They often expect, and get, star treatment from their state associations and from everyone else. It can get quite feudal, says a former cricketer. Another, also a commentator, uses the word aukaat. Worth. To mean that the stars don’t think of players junior to them as being worthy of being peers. Except, that is exactly what they are: members of the same team, playing at the same level.
Then, about the attitude of star players towards umpires and vice versa. Unsurprisingly, there are a lot of stories of bullying and of being bullied.
A senior colleague had once told me about a veteran international umpire who gave tailenders in the domestic circuit out if there was even a whiff of an appeal-what, you are going to score 100 runs or what, he is known to have told an upstart of a No 11 when there was a protest. It’s fair to assume this No 11 wasn’t an international or a former international. Sure, there are umpires who don’t back down in the face of bullying, but there are likely as many who can’t.
These things, the cricketers I spoke to agreed, just haven’t changed. Two of them–former internationals–admitted to having done the same thing in their playing days as well.”
Cricket is termed a gentleman’s game but the only true gentlemen on the field are probably the umpires.
What he said:
“Well, every man and his dog would have known that.”
Darrell Hair is bemused with the recent crackdown on illegal bowling actions launched by the ICC.
The Australian umpire, who famously called Murali Muralitharan in 1995, said:
“Whatever they’re doing now, they’re doing 20 years too late. They had a chance in 1995 to clean things up and it’s taken them 19 years to finally come back and say they want chuckers out of the game. I can’t believe that Saaed Ajmal has been able to bowl as long as he has, and they say he is bending his arm by 45 degrees [the legal limit is 15 degrees] or something. Well, every man and his dog would have known that.
I suppose what it does show is the general weakness of the umpires over time to do anything about it.”
“People say ‘you should be happy with the way things turned out’…with the chuckers being weeded out. But it doesn’t give me any personal satisfaction whatsoever. All I was doing at any time was just doing my job and I think I did it to the best of my ability. The fact was that no other ICC umpires were willing to have a go. Ross Emerson was very adamant about his thoughts about chuckers but they soon put him into the background.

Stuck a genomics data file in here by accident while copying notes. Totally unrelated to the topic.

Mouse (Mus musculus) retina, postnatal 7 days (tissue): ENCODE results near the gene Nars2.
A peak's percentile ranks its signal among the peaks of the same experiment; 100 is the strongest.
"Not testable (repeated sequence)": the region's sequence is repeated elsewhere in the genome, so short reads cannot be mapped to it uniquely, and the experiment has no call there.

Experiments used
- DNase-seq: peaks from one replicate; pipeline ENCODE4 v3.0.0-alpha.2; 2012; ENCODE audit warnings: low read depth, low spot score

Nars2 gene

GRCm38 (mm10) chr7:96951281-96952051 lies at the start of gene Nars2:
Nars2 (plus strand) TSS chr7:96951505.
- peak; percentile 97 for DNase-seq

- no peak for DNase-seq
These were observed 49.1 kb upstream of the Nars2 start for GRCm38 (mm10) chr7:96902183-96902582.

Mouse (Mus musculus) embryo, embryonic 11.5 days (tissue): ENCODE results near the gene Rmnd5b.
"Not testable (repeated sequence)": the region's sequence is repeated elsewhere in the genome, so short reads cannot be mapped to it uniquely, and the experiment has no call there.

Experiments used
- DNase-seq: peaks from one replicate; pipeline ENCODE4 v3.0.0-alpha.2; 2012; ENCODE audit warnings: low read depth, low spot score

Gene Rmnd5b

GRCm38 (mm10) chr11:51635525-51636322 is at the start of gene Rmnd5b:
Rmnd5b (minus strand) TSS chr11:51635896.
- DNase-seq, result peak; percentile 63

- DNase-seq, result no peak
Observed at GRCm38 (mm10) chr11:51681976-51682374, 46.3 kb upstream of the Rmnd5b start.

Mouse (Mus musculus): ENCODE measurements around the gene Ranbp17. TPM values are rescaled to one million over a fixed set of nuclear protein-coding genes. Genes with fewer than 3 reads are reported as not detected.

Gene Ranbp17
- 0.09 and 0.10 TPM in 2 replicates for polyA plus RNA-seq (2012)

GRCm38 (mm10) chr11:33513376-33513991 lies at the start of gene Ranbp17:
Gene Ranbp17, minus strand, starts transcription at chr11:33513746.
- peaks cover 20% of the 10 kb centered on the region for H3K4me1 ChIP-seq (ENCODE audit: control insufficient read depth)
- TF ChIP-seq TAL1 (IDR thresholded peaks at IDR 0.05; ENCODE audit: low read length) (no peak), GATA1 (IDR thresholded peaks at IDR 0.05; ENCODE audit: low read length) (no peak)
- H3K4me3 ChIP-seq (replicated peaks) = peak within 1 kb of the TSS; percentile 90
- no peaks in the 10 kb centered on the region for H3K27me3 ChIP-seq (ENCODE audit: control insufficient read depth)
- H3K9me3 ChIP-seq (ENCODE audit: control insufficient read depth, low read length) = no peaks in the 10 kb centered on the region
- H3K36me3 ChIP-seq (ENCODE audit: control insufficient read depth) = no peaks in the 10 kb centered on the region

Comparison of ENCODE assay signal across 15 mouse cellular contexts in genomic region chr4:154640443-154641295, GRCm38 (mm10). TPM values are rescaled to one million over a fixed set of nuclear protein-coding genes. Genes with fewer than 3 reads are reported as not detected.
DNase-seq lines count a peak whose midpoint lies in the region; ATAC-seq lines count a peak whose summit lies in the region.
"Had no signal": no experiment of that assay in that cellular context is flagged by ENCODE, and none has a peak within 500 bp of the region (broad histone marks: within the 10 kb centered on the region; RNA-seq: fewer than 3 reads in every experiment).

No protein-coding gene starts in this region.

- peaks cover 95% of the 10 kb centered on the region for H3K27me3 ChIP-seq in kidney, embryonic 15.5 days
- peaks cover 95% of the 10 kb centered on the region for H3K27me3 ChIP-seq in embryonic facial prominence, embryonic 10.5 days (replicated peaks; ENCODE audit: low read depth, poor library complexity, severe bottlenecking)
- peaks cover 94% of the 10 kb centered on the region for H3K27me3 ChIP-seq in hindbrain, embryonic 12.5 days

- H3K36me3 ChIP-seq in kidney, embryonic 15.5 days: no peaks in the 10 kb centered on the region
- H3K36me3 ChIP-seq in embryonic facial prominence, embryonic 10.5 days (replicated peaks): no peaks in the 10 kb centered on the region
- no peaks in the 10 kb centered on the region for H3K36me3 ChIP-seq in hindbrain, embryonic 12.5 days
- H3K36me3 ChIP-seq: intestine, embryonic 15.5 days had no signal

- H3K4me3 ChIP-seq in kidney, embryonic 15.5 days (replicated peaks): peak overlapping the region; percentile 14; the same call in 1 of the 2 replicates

I suppose I was lucky I had a few games under my belt so they didn’t want to target me, but they certainly got him out of the way fairly swiftly. It’ll be interesting to see how many umpires are brave enough to get involved in it. I said it in the late ’90s that if something wasn’t done about it you’d have a generation of chuckers on your hands and now you have. They try to emulate Harbajan Singh and Saqlain Mushtaq and Murali and that’s the problem. The crackdown should have happened on those players and the ICC should have let it be known that it wasn’t acceptable.”
ICC general manager of cricket operations, Geoff Allardice, believes the game has reached a tipping point on this issue.
“The game had reached a tipping point on this issue, when many groups within the game felt that there were too many bowlers with suspect actions operating in international cricket.The most prominent of these groups was the ICC Cricket Committee at its meeting in June, when it observed the ICC’s reporting and testing procedures were not adequately scrutinising these bowlers. They weren’t the only ones talking about this issue, as similar views had been expressed by teams, players, umpires, referees and administrators.